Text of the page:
So there really is a difference b/n upgraded Tiger and clean installed versions. How interesting. So apart from what some have reported in terms of speed of boot up, what other tangible differences are there for the average non-CLI users? Any other effects on the performance of the OS on the GUI end?

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10.4: Force use of launchd for upgraded installs
Authored by: stingerman on May 16, '05 08:22:16AM

I noticed that Tiger in general is snapier with just launchd. Maybe because of quicker process launches and more efficient use of resources.



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10.4: Force use of launchd for upgraded installs
Authored by: SentientToad on May 16, '05 06:28:48AM
You can disable xinetd altogether by disabling its plist entry for launchd. The easiest way to do this is

sudo launchctl unload -w /System/Library/LaunchDaemons/org.xinetd.xinetd.plist
This adds

     <key>Disabled</key>
          <true/>
to the plist file as well as unloading xinetd.

Now launchd won't start it on system boot. To re-enable it,


sudo launchctl load -w /System/Library/LaunchDaemons/


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Oops, typo ...
Authored by: SentientToad on May 16, '05 06:30:39AM
To re-enable type

sudo launchctl load -w /System/Library/LaunchDaemons/org.xinetd.xinetd.plist


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10.4: Force use of launchd for upgraded installs
Authored by: johnts on May 16, '05 12:19:32PM

I just tried this. When I entered the command, the xinetd daemon did go away, but when I went to try and FTP into my system, i got an error. I turned off and back on FTP (and remote login) and was able to log in.

However. xinetd is running again. Entering the launchctl command now returns:

No such process

and yet ps -ax| grep xin shows:

474 ?? Ss 0:00.03 /usr/sbin/xinetd -pidfile /var/run/xinetd.pid

The .plist for xinetd does show the Disabled key is in there.



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10.4: Force use of launchd for upgraded installs
Authored by: johnts on May 16, '05 12:22:44PM

Hm. Maybe I just misunderstood. When I stop the FTP or remote login service, xinetd does go away.

I guess xinetd is needed for those services, it's just not running all the time to control other services.



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10.4: Force use of launchd for upgraded installs
Authored by: geohar on May 16, '05 01:25:45PM

For sure, but you _still_ need to remove the contents of /etc/xinetd.d/ in order that system prefs uses launchd, rather than xinetd. Simply disabling xinetd will not work.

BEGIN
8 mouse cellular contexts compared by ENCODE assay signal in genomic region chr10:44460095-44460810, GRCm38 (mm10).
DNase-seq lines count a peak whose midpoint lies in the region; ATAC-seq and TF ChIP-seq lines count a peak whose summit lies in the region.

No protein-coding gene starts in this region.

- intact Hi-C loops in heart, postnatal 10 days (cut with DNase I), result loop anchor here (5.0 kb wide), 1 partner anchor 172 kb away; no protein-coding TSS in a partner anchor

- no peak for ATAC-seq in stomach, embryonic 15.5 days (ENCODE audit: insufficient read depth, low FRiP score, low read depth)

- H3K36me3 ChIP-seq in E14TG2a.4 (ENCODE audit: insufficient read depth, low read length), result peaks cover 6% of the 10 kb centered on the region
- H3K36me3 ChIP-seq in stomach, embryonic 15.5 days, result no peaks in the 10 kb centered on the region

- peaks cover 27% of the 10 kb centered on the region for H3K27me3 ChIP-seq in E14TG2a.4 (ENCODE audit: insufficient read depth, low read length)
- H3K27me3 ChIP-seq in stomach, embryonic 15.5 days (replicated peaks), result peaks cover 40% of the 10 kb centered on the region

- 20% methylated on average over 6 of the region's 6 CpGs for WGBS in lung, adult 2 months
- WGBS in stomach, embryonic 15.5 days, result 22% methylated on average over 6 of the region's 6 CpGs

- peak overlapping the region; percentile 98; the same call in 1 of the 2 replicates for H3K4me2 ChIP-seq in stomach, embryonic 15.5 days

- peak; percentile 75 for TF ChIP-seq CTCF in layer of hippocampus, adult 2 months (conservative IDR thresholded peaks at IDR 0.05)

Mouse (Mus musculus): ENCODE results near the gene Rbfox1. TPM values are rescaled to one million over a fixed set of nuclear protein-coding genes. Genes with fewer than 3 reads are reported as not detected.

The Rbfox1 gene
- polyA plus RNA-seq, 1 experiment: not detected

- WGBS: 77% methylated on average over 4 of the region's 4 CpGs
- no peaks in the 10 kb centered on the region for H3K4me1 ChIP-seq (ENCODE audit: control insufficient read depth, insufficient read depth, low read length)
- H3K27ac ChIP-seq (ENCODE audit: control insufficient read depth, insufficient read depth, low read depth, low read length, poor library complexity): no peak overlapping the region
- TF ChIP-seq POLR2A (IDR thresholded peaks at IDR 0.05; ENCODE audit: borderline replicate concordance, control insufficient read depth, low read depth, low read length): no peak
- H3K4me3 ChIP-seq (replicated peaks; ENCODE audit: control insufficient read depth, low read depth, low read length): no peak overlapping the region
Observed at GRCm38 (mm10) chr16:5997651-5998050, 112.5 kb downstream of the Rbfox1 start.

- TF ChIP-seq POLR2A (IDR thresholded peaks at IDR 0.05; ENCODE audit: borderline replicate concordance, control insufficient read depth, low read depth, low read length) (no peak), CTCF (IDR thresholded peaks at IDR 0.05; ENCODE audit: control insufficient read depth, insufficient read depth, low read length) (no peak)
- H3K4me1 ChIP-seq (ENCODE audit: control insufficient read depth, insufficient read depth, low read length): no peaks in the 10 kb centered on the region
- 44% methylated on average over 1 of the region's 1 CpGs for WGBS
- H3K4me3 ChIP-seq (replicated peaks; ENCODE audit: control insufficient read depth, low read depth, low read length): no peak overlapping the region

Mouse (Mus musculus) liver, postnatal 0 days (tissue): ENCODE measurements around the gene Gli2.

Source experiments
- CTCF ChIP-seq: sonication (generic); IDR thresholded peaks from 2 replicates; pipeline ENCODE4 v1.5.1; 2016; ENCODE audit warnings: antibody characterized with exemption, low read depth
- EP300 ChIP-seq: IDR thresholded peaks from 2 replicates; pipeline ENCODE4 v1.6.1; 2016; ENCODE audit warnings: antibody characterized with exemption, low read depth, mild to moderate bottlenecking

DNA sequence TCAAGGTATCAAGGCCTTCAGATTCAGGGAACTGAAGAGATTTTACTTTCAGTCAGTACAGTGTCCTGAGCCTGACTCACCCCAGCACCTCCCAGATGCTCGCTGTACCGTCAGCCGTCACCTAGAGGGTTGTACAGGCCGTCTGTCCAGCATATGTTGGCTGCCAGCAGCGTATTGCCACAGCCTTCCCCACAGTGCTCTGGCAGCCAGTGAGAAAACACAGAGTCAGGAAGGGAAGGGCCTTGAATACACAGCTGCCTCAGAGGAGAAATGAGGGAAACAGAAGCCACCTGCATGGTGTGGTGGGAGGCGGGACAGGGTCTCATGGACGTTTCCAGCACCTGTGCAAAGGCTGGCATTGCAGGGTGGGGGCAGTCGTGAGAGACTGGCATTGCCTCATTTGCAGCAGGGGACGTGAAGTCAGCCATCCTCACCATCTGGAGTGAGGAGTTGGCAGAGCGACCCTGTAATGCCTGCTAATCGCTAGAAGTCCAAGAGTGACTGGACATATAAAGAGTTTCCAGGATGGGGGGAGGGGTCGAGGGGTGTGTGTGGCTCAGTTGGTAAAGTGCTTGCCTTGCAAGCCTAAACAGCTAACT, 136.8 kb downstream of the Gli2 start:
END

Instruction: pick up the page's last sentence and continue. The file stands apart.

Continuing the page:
Additionally, it's probably worth noting that xinetd will not run unless something is put into /etc/xinetd.d (launchd watches for this and launches it - beacause launchd is actually used to launch xinetd!!).

As xinetd doesn't run unless there's something in the directory for it to run on, it's probably worth leaving it 'enabled' in it's launchd plist - that way, if an installer puts something there, it'll run fine. The rest will still use launchd, because their /etc/xinetd.d/ entries will be missing.



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10.4: Force use of launchd for upgraded installs
Authored by: robtain on May 16, '05 01:11:06PM

Hi geohar,

I tried your tip and while my system seems to be running and most services are there, finding my localhost web site by using the Bonjour name seems to take forever (i.e. several minutes) while using the IP address results in instantaneous loading of the site.

Any ideas?

Rob



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10.4: Force use of launchd for upgraded installs
Authored by: geohar on May 16, '05 01:32:53PM
Not quite sure why that would be. mDNSResponder (the bonjour service dns agent) is always run from launchd - there was no xinetd equivalent, so the hint shouldn't have affected it. Apache itself is also always run as a startup item (/System/Library/StartupItems/Apache) I don't think it's requests are ever serviced by launchd in the current 10.4.0 for efficiency reasons.

Have you restarted?

Might also be worth looking in top at any processes which are taking up cpu time when you do a lookup.

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10.4: Force use of launchd for upgraded installs
Authored by: logo on May 18, '05 03:45:40AM

Beware!

This hint disabled my postfix pop3 service, that I set up using postfix enabler.
Apparently postfix enabler uses /etc/xinetd.d to store it's pop3-service.

As soon as I moved xinetd.d.bak to xinetd.d all was back to normal,

slower though :-(